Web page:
Time magazine called him one of the 100 Most Influential People in 2005.

I had the opportunity to speak with him over tea in the mid-90s when he was the keynote speaker at the Christian Medical Society Conference which Jennifer and I attended here in Nairobi.

At the time I was a distraught young missionary, troubled by the untold suffering of the poorest of the poor in Bundibugyo. I came to Stott with my struggles in seeing countless children dying of preventable disease, of women beaten senseless repeatedly by their drunk husbands, of relentless encounters with hunger, pain, and loss. Dr. Stott listened patiently, offered some words of consolation and pointed me to one of his most notable books, The Cross of Christ. He directed me to a specific chapter in which he addresses the issue of pain and suffering in our world. It is there that I found his words:

I could never myself believe in God if it were not for the cross. The only God I believe in is the One Nietzsche ridiculed as ‘God on the cross’. In the real world of pain, how could one worship a God who was immune to it? I have entered many Buddhist temples in different Asian countries and stood respectfully before the statue of Buddha, his legs crossed, arms folded, eyes closed, the ghost of a smile playing round his mouth, a remote look on his face, detached from the agonies of the world. But each time after awhile I have had to turn away. And in imagination, I have turned instead to that lonely, twisted, tortured figure on the cross, nails through his hands and feet, back lacerated, limbs wrenched, brow bleeding from thorn pricks, mouth dry and intolerably thirsty, plunged in God-forsaken darkness. That is the God for me! He laid aside his immunity to pain. He entered our world of flesh and blood, tears and death. He suffered for us. Our sufferings become more manageable in the light of his. There is still a question mark against human suffering, but over it we boldly stamp another mark, the cross which symbolizes divine suffering. ‘The cross of Christ … is God’s only self justification in such a world’ as ours.1 (John Stott, The Cross of Christ, pp. 335-336)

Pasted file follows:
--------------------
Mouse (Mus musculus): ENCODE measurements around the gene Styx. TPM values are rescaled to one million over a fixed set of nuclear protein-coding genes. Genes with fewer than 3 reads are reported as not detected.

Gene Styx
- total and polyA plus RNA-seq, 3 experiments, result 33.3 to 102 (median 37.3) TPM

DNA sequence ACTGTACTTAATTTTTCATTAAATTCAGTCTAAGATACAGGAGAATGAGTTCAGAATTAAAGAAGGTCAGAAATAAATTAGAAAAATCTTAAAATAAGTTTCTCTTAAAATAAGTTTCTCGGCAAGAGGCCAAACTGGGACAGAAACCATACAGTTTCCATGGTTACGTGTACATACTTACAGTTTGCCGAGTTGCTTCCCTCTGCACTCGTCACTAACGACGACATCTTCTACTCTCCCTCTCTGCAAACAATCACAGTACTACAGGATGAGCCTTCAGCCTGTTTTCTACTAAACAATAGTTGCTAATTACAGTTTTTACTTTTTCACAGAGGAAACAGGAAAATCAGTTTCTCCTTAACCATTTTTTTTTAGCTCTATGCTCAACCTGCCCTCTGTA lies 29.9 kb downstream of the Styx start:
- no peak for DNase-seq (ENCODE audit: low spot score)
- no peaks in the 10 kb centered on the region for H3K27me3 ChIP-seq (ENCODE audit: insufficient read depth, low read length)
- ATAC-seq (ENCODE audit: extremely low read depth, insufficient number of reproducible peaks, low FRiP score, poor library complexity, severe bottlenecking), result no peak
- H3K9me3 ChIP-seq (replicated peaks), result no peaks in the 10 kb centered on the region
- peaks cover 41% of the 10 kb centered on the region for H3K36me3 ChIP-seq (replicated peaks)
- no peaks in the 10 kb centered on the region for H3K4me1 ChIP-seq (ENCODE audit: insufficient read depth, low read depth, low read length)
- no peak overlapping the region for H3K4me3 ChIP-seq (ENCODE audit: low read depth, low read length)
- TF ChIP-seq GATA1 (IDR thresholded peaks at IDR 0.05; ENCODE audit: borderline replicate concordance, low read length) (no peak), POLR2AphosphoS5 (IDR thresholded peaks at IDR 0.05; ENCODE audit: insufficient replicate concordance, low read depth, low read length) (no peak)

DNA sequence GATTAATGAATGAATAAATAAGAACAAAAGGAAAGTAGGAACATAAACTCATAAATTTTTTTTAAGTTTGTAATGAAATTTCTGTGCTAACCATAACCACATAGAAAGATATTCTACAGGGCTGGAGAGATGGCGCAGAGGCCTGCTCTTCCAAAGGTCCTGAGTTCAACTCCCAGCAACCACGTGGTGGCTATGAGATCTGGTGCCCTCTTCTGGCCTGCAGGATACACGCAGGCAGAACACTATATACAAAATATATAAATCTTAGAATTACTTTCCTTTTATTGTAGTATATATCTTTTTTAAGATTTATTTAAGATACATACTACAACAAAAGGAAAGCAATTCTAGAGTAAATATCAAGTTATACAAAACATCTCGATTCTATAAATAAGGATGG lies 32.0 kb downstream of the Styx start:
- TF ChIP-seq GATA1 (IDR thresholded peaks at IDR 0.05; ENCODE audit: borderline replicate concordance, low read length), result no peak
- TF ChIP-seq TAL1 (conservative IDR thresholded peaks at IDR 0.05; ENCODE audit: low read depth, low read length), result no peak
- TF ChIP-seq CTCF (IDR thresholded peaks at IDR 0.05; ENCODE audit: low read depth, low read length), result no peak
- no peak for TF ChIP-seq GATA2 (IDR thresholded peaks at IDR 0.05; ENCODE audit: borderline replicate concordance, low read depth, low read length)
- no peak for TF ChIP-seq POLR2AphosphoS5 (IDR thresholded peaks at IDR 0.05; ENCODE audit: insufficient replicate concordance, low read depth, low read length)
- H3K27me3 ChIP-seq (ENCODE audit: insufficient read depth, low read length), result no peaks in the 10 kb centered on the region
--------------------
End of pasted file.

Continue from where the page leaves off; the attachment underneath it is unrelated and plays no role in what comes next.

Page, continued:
Suffering continues to be a an issue close to my heart. Other books on suffering which have been helpful to me include DA Carson's How Long O Lord, J Earekson Tada's When God Weeps, CS Lewis' The Problem of Pain, Phil Yancey's Where is God When it Hurts, and my favorite, Michael Card's Sacred Sorrow.